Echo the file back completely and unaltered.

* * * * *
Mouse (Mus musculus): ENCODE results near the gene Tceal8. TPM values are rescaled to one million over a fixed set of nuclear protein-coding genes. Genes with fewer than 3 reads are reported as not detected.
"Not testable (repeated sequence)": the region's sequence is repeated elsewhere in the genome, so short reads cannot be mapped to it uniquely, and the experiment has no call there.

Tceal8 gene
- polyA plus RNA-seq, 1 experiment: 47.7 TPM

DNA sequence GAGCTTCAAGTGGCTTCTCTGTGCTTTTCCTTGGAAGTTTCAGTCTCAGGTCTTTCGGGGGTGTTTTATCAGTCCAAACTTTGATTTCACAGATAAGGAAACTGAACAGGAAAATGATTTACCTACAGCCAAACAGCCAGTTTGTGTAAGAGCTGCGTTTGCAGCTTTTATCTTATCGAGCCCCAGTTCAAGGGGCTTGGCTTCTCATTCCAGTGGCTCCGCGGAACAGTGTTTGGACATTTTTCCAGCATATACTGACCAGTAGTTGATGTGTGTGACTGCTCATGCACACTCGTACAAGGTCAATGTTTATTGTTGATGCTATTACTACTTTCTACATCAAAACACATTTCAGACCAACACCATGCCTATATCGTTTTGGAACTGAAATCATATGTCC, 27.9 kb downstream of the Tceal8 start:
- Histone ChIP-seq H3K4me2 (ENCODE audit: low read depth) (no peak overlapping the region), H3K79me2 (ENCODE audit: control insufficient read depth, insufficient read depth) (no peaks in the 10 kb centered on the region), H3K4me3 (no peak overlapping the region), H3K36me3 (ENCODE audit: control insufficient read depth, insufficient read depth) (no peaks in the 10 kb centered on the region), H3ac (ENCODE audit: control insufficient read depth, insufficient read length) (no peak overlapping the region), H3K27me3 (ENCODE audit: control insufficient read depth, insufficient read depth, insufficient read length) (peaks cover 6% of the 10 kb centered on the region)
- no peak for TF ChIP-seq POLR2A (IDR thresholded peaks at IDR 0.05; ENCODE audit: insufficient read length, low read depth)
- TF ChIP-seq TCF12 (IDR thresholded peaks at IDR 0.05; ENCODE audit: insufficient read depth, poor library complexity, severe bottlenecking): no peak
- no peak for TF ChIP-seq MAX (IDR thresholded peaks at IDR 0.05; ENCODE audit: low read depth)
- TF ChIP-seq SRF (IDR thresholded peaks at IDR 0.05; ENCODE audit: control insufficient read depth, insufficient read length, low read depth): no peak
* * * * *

Mouse (Mus musculus): ENCODE results near the gene Tceal8. TPM values are rescaled to one million over a fixed set of nuclear protein-coding genes. Genes with fewer than 3 reads are reported as not detected.
"Not testable (repeated sequence)": the region's sequence is repeated elsewhere in the genome, so short reads cannot be mapped to it uniquely, and the experiment has no call there.

Tceal8 gene
- polyA plus RNA-seq, 1 experiment: 47.7 TPM

DNA sequence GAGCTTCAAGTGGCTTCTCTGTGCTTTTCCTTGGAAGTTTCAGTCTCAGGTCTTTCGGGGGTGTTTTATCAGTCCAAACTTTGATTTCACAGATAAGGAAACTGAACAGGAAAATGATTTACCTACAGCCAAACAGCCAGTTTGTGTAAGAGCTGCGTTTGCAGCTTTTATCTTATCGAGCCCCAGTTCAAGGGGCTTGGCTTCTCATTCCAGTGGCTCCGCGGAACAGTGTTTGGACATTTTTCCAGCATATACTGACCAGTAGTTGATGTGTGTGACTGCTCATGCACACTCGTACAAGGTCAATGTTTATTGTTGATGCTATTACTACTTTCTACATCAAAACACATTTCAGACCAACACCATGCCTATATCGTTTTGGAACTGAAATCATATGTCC, 27.9 kb downstream of the Tceal8 start:
- Histone ChIP-seq H3K4me2 (ENCODE audit: low read depth) (no peak overlapping the region), H3K79me2 (ENCODE audit: control insufficient read depth, insufficient read depth) (no peaks in the 10 kb centered on the region), H3K4me3 (no peak overlapping the region), H3K36me3 (ENCODE audit: control insufficient read depth, insufficient read depth) (no peaks in the 10 kb centered on the region), H3ac (ENCODE audit: control insufficient read depth, insufficient read length) (no peak overlapping the region), H3K27me3 (ENCODE audit: control insufficient read depth, insufficient read depth, insufficient read length) (peaks cover 6% of the 10 kb centered on the region)
- no peak for TF ChIP-seq POLR2A (IDR thresholded peaks at IDR 0.05; ENCODE audit: insufficient read length, low read depth)
- TF ChIP-seq TCF12 (IDR thresholded peaks at IDR 0.05; ENCODE audit: insufficient read depth, poor library complexity, severe bottlenecking): no peak
- no peak for TF ChIP-seq MAX (IDR thresholded peaks at IDR 0.05; ENCODE audit: low read depth)
- TF ChIP-seq SRF (IDR thresholded peaks at IDR 0.05; ENCODE audit: control insufficient read depth, insufficient read length, low read depth): no peak